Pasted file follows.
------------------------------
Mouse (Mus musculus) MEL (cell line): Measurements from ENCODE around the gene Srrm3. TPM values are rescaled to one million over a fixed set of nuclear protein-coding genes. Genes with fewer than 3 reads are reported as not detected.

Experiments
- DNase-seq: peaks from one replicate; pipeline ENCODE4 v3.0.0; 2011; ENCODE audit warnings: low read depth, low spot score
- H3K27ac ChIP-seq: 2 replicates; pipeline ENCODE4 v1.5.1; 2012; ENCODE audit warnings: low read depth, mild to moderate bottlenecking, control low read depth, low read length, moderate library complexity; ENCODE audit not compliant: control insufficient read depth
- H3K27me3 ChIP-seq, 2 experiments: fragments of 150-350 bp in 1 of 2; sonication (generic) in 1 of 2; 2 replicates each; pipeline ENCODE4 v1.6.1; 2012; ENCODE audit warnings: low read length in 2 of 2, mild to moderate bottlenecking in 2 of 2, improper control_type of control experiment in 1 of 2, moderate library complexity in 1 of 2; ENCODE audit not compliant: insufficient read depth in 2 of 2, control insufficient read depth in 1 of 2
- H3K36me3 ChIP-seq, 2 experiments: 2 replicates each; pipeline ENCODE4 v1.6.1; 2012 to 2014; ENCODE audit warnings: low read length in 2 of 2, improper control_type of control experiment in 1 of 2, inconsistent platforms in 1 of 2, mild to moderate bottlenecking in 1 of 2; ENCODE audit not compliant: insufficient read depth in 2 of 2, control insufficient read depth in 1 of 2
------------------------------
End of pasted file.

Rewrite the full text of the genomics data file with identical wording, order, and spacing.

Mouse (Mus musculus) MEL (cell line): Measurements from ENCODE around the gene Srrm3. TPM values are rescaled to one million over a fixed set of nuclear protein-coding genes. Genes with fewer than 3 reads are reported as not detected.

Experiments
- DNase-seq: peaks from one replicate; pipeline ENCODE4 v3.0.0; 2011; ENCODE audit warnings: low read depth, low spot score
- H3K27ac ChIP-seq: 2 replicates; pipeline ENCODE4 v1.5.1; 2012; ENCODE audit warnings: low read depth, mild to moderate bottlenecking, control low read depth, low read length, moderate library complexity; ENCODE audit not compliant: control insufficient read depth
- H3K27me3 ChIP-seq, 2 experiments: fragments of 150-350 bp in 1 of 2; sonication (generic) in 1 of 2; 2 replicates each; pipeline ENCODE4 v1.6.1; 2012; ENCODE audit warnings: low read length in 2 of 2, mild to moderate bottlenecking in 2 of 2, improper control_type of control experiment in 1 of 2, moderate library complexity in 1 of 2; ENCODE audit not compliant: insufficient read depth in 2 of 2, control insufficient read depth in 1 of 2
- H3K36me3 ChIP-seq, 2 experiments: 2 replicates each; pipeline ENCODE4 v1.6.1; 2012 to 2014; ENCODE audit warnings: low read length in 2 of 2, improper control_type of control experiment in 1 of 2, inconsistent platforms in 1 of 2, mild to moderate bottlenecking in 1 of 2; ENCODE audit not compliant: insufficient read depth in 2 of 2, control insufficient read depth in 1 of 2